Even though I'm an Expos fan and "Blue Monday" is still a thing for me, I liked Lasorda because he always looked like he was having fun out there.
RunForeKelloggs said…
Great post. I might have that player in my attic. Cleaning that area is a spring break goal. Thanks for the entertaining links. The Kingman interview reminds me of Lee Elia's great interview. I always loved when he was coaching third base and they had a microphone on him.
acrackedbat said…
Wonderful tribute. Lasorda was a larger than life fellow. My first thought was 'glad the Boys won a Series title before he passed.'
Jafronius said…
Great post. I told my buddy Lasorda was one of the individuals responsible for me being a baseball fan. It helped that there was a lot of focus on him when the Dodgers visited Wrigley Field.
gregory said…
If someone were to ask me to name the first Dodger to come to mind, the answer would most likely be "Tom Lasorda". And I think it's been that way since I was a kid. Great tribute, Night Owl.
Old Cards said…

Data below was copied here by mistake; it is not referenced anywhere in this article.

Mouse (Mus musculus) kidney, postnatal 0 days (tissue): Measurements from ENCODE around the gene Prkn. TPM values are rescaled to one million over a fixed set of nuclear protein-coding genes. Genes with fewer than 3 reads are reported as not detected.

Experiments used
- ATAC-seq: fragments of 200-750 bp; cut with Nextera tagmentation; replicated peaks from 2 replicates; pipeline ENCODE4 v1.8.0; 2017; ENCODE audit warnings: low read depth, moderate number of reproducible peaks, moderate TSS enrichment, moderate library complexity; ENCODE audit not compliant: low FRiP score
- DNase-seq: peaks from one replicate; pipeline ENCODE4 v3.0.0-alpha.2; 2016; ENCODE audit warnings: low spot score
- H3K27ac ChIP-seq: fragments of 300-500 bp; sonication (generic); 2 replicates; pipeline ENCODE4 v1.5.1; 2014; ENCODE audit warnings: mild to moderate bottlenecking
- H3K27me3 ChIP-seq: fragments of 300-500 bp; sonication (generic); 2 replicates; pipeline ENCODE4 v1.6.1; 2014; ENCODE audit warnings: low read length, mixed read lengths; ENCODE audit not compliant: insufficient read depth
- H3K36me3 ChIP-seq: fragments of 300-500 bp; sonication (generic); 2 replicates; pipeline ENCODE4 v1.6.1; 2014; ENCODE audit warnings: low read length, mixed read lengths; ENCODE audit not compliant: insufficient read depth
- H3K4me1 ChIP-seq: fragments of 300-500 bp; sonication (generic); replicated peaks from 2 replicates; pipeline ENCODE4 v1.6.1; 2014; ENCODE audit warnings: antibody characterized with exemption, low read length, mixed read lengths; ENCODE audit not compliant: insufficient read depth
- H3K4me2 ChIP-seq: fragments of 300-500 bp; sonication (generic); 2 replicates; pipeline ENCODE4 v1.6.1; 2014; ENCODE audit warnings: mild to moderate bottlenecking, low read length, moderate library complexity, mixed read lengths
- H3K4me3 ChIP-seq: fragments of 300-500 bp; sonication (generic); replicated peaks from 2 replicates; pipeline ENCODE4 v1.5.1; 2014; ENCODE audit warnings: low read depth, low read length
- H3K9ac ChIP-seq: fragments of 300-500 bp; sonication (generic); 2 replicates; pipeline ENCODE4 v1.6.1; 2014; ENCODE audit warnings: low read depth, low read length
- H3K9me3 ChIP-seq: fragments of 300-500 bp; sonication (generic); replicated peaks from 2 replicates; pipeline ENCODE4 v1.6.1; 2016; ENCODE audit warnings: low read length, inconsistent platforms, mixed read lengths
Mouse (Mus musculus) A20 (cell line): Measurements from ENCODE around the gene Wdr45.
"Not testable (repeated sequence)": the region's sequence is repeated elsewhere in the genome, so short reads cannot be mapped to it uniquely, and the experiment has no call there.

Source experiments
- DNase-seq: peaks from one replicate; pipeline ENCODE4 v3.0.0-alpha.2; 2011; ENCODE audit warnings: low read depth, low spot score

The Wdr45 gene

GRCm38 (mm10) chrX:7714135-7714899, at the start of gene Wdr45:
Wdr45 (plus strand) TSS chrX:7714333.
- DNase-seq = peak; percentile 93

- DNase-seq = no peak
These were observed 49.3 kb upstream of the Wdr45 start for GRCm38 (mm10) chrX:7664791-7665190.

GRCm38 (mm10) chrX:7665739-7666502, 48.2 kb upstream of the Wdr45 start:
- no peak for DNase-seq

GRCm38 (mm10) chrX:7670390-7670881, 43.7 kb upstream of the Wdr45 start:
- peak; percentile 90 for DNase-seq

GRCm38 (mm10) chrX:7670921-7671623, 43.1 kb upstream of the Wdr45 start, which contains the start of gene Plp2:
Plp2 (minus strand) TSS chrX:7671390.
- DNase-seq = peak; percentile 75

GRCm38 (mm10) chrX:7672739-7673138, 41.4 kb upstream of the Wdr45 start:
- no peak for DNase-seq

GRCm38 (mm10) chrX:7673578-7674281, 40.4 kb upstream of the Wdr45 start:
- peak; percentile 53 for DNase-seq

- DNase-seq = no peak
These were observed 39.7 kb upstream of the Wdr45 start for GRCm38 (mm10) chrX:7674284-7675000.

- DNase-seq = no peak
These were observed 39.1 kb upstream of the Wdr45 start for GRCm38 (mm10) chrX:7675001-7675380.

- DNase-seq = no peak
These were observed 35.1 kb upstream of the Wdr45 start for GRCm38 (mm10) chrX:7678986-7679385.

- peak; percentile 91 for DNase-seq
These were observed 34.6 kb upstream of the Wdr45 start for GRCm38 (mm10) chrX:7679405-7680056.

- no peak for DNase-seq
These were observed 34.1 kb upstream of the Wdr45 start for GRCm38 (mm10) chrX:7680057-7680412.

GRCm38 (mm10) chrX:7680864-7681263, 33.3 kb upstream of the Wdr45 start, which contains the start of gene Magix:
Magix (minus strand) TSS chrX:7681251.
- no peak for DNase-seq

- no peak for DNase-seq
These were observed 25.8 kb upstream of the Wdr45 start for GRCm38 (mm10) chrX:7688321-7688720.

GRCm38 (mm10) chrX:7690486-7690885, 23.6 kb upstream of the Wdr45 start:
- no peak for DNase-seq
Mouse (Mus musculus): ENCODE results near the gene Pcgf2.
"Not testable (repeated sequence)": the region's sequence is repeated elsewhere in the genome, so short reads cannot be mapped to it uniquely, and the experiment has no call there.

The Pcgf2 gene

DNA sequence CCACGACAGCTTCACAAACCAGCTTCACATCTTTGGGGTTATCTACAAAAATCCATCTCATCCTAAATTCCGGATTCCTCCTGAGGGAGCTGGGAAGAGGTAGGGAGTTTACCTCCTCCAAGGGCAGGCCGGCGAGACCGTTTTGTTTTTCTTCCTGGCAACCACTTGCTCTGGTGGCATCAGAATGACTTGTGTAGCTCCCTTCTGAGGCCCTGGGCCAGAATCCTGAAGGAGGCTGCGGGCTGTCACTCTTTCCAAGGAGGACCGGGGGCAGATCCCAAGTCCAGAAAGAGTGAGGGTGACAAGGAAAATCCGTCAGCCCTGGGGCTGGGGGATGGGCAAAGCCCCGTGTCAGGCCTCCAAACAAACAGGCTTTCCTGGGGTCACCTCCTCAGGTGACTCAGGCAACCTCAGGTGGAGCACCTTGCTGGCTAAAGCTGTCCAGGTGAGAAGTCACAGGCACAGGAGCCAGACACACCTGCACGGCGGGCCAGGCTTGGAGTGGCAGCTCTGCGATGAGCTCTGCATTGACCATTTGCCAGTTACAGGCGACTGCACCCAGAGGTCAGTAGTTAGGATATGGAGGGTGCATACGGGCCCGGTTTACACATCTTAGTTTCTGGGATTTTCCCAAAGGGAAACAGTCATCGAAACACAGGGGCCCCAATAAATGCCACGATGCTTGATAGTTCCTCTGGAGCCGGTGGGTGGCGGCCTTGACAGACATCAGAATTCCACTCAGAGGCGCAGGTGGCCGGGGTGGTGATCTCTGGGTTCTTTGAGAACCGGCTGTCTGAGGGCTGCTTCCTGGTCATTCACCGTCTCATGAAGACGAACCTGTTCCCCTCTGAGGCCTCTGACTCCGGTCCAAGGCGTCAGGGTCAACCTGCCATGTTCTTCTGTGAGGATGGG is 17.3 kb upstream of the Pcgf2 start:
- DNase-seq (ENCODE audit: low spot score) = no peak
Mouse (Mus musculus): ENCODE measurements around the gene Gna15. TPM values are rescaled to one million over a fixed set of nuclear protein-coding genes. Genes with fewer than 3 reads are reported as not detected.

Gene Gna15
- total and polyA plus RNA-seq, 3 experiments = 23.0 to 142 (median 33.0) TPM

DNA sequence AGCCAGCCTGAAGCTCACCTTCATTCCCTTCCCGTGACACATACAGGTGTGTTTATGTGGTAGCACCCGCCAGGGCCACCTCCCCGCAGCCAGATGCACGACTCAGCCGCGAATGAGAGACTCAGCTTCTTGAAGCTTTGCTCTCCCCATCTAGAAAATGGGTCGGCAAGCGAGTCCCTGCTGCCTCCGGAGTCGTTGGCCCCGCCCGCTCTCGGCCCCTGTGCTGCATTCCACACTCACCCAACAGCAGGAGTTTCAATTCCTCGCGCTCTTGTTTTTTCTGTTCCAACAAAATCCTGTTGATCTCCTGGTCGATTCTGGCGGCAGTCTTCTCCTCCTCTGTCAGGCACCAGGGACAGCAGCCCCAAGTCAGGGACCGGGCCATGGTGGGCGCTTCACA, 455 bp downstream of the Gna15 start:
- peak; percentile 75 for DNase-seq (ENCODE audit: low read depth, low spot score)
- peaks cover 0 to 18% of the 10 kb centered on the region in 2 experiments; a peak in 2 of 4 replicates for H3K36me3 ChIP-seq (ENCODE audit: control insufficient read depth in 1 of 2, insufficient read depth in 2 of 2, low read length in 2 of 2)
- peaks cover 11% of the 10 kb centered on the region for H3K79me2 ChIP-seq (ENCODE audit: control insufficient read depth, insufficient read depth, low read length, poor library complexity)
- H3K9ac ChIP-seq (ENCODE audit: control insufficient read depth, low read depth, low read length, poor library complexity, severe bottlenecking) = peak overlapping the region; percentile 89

Correction on my story above. Obviously, it can't be Reds vs. Dodgers. It was an All-Star game.
Nick Vossbrink said…
FYI all the Baseball Talk cards are on YouTube. Tommy is here. https://www.youtube.com/watch?v=IYupkkqAsJ0&list=PLhBJqQ5q025h_QnASkj1516oNvu665wqi&index=52

Also yeah, as a Giants fan I was obviously supposed to hate the Dodgers. But Tommy made that impossible. Oh we booed him. But he made it fun by taking that long slow walk from the clubhouse (right field corner) to the dugout (third base side) at Candlestick, blowing kisses to the fans and waving as the boos rained down. A reminder to not take the rivalry *that* seriously and that "Beat LA" was a better mantra than "Duck the Fodgers."